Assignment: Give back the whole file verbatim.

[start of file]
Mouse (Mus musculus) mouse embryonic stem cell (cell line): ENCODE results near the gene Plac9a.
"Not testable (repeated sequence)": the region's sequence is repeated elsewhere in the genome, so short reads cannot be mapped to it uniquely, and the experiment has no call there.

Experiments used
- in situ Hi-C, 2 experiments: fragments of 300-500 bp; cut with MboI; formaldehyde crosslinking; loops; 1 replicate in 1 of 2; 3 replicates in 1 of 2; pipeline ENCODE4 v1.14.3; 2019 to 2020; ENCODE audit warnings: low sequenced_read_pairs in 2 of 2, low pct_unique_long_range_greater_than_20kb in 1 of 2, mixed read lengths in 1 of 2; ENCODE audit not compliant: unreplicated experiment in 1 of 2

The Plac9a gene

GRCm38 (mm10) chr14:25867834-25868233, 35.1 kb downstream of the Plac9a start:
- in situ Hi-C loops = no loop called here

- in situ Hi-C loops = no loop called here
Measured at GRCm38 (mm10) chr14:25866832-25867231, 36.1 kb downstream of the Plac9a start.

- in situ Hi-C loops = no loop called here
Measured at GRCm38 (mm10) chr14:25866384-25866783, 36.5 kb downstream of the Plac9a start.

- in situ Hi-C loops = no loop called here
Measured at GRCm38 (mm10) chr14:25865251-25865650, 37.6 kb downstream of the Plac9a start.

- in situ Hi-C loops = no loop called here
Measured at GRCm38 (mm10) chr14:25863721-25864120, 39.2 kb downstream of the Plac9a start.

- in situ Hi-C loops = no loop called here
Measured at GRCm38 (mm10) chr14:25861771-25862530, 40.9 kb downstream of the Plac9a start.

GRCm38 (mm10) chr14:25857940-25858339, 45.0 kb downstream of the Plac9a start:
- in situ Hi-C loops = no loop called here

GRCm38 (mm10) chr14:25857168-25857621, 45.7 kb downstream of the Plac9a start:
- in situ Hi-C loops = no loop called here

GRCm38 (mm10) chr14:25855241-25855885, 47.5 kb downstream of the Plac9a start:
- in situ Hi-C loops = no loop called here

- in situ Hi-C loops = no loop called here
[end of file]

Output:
Mouse (Mus musculus) mouse embryonic stem cell (cell line): ENCODE results near the gene Plac9a.
"Not testable (repeated sequence)": the region's sequence is repeated elsewhere in the genome, so short reads cannot be mapped to it uniquely, and the experiment has no call there.

Experiments used
- in situ Hi-C, 2 experiments: fragments of 300-500 bp; cut with MboI; formaldehyde crosslinking; loops; 1 replicate in 1 of 2; 3 replicates in 1 of 2; pipeline ENCODE4 v1.14.3; 2019 to 2020; ENCODE audit warnings: low sequenced_read_pairs in 2 of 2, low pct_unique_long_range_greater_than_20kb in 1 of 2, mixed read lengths in 1 of 2; ENCODE audit not compliant: unreplicated experiment in 1 of 2

The Plac9a gene

GRCm38 (mm10) chr14:25867834-25868233, 35.1 kb downstream of the Plac9a start:
- in situ Hi-C loops = no loop called here

- in situ Hi-C loops = no loop called here
Measured at GRCm38 (mm10) chr14:25866832-25867231, 36.1 kb downstream of the Plac9a start.

- in situ Hi-C loops = no loop called here
Measured at GRCm38 (mm10) chr14:25866384-25866783, 36.5 kb downstream of the Plac9a start.

- in situ Hi-C loops = no loop called here
Measured at GRCm38 (mm10) chr14:25865251-25865650, 37.6 kb downstream of the Plac9a start.

- in situ Hi-C loops = no loop called here
Measured at GRCm38 (mm10) chr14:25863721-25864120, 39.2 kb downstream of the Plac9a start.

- in situ Hi-C loops = no loop called here
Measured at GRCm38 (mm10) chr14:25861771-25862530, 40.9 kb downstream of the Plac9a start.

GRCm38 (mm10) chr14:25857940-25858339, 45.0 kb downstream of the Plac9a start:
- in situ Hi-C loops = no loop called here

GRCm38 (mm10) chr14:25857168-25857621, 45.7 kb downstream of the Plac9a start:
- in situ Hi-C loops = no loop called here

GRCm38 (mm10) chr14:25855241-25855885, 47.5 kb downstream of the Plac9a start:
- in situ Hi-C loops = no loop called here

- in situ Hi-C loops = no loop called here